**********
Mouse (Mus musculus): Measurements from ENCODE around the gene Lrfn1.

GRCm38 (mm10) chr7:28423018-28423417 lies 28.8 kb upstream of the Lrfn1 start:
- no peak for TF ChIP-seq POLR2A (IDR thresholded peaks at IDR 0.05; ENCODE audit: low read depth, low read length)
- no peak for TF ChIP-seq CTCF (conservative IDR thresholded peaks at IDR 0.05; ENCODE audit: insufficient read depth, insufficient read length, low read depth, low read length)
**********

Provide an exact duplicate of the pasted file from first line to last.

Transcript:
Mouse (Mus musculus): Measurements from ENCODE around the gene Lrfn1.

GRCm38 (mm10) chr7:28423018-28423417 lies 28.8 kb upstream of the Lrfn1 start:
- no peak for TF ChIP-seq POLR2A (IDR thresholded peaks at IDR 0.05; ENCODE audit: low read depth, low read length)
- no peak for TF ChIP-seq CTCF (conservative IDR thresholded peaks at IDR 0.05; ENCODE audit: insufficient read depth, insufficient read length, low read depth, low read length)